It’s one of my favourite ways to invest in the Canadian resource sector — and apparently legendary investor George Soros agrees with me.
The company is Cameco Corporation (TSX: CCO)(NYSE: CCJ), the world’s largest uranium producer. Its key asset, McArthur River, is one of the largest and highest-grade mines in the world. It alone accounts for more than 10% of the industry’s output.
Cameco is an unusual bet. As anyone who has been following the industry can tell you, the past six years have been hard on uranium miners.
Uranium prices collapsed between 2007 and 2010, where spot rates fell as low as US$40/lb. Then Japan’s Fukushima nuclear disaster hit in early 2011. Prices took a second leg down as the country scrapped its atomic energy program. Just take a look at the chart below.
As you can see, uranium has been the world’s most despised commodity ever since. Only a few months ago, prices hit a nine-year low. But that’s about to change.
Today, uranium trades at US$36/lb. However, the average cost to produce one pound of uranium is more than twice that — about US$75/lb. Miners are hemorrhaging money.
That can’t last. Large players will curb operations. Small miners will go bust. Eventually, prices will rise to meet the cost of production.
And despite critics, uranium demand is still growing. Nuclear power currently produces nearly a fifth of U.S. electricity. Developing countries like China and India need atomic energy to power their economic growth.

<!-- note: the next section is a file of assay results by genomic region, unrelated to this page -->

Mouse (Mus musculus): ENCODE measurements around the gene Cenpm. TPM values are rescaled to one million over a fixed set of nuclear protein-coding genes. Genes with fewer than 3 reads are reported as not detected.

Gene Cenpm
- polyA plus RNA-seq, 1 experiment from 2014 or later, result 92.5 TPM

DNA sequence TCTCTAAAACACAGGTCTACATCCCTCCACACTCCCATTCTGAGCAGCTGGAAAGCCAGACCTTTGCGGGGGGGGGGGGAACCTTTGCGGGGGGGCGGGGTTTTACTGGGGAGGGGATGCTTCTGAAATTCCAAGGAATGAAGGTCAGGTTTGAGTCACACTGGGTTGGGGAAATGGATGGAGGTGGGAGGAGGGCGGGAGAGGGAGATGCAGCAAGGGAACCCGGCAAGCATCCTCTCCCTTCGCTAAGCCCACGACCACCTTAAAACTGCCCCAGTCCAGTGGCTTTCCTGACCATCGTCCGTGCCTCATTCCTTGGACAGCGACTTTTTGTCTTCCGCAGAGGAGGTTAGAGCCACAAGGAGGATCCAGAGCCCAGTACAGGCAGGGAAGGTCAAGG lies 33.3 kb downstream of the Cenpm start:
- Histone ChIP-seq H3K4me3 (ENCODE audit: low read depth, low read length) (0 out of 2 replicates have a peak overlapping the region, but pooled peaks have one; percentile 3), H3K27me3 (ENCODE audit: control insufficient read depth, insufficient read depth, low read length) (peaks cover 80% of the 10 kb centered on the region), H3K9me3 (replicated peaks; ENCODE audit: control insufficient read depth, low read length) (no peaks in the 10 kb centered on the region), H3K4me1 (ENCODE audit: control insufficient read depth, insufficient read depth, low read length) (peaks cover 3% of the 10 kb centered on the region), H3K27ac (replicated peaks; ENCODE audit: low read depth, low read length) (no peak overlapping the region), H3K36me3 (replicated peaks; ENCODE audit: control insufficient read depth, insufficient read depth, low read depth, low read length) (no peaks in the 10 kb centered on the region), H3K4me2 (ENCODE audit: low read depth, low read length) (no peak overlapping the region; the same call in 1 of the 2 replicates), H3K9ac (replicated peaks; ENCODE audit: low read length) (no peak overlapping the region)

As supplies tighten and demand grows, common sense says that uranium prices will go up. Of course, we don’t know exactly when that will happen. But because the situation cannot get much worse, the downside risk here is low.
Apparently, Soros is also bullish on uranium miners. According to recent SEC filings, the billionaire investor disclosed that he owned 2.3 million Cameco shares. As of June, that represented an investment stake of US$44.7 million.
As the largest producer in the world, Cameco is like the Wal-Mart Stores, Inc. of the uranium industry. The company has the raw scale needed to survive the sector’s current doldrums. And because of the leverage inherent in its business model, Cameco’s profits could rise much faster than the underlying commodity.
What’s interesting is that Soros paid between $22 and $27 per share for his recent acquisitions, up to 36% above Thursday’s closing price. If Soros is buying at even higher prices, then Cameco has a lot of upside from here.
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This article represents the opinion of the writer, who may disagree with the “official” recommendation position of a Motley Fool premium service or advisor. We’re Motley! Questioning an investing thesis — even one of our own — helps us all think critically about investing and make decisions that help us become smarter, happier, and richer, so we sometimes publish articles that may not be in line with recommendations, rankings or other content.
Fool contributor Robert Baillieul has no position in any stocks mentioned.